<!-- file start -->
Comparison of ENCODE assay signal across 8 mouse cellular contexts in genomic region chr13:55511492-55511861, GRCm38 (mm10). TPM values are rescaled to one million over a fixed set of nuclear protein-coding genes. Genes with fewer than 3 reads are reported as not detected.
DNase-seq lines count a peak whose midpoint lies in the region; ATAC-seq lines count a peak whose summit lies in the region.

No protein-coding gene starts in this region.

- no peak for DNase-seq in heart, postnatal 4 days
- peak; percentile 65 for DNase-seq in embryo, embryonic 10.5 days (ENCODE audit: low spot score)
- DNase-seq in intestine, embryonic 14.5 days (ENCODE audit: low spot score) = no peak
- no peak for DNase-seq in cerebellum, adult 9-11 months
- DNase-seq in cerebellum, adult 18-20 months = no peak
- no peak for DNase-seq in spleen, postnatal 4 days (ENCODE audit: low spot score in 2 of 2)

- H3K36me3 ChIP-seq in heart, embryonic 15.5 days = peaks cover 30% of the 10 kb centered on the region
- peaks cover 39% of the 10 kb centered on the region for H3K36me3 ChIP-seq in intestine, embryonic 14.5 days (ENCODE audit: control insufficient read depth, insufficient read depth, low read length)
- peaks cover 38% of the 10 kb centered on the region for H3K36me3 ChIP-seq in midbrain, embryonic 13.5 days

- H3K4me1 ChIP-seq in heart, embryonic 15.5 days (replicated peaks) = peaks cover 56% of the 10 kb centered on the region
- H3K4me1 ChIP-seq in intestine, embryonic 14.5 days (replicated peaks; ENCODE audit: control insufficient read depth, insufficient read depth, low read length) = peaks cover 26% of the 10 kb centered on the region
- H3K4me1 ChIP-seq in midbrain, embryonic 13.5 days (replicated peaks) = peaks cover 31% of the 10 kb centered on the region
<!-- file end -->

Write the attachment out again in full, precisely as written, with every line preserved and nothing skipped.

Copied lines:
Comparison of ENCODE assay signal across 8 mouse cellular contexts in genomic region chr13:55511492-55511861, GRCm38 (mm10). TPM values are rescaled to one million over a fixed set of nuclear protein-coding genes. Genes with fewer than 3 reads are reported as not detected.
DNase-seq lines count a peak whose midpoint lies in the region; ATAC-seq lines count a peak whose summit lies in the region.

No protein-coding gene starts in this region.

- no peak for DNase-seq in heart, postnatal 4 days
- peak; percentile 65 for DNase-seq in embryo, embryonic 10.5 days (ENCODE audit: low spot score)
- DNase-seq in intestine, embryonic 14.5 days (ENCODE audit: low spot score) = no peak
- no peak for DNase-seq in cerebellum, adult 9-11 months
- DNase-seq in cerebellum, adult 18-20 months = no peak
- no peak for DNase-seq in spleen, postnatal 4 days (ENCODE audit: low spot score in 2 of 2)

- H3K36me3 ChIP-seq in heart, embryonic 15.5 days = peaks cover 30% of the 10 kb centered on the region
- peaks cover 39% of the 10 kb centered on the region for H3K36me3 ChIP-seq in intestine, embryonic 14.5 days (ENCODE audit: control insufficient read depth, insufficient read depth, low read length)
- peaks cover 38% of the 10 kb centered on the region for H3K36me3 ChIP-seq in midbrain, embryonic 13.5 days

- H3K4me1 ChIP-seq in heart, embryonic 15.5 days (replicated peaks) = peaks cover 56% of the 10 kb centered on the region
- H3K4me1 ChIP-seq in intestine, embryonic 14.5 days (replicated peaks; ENCODE audit: control insufficient read depth, insufficient read depth, low read length) = peaks cover 26% of the 10 kb centered on the region
- H3K4me1 ChIP-seq in midbrain, embryonic 13.5 days (replicated peaks) = peaks cover 31% of the 10 kb centered on the region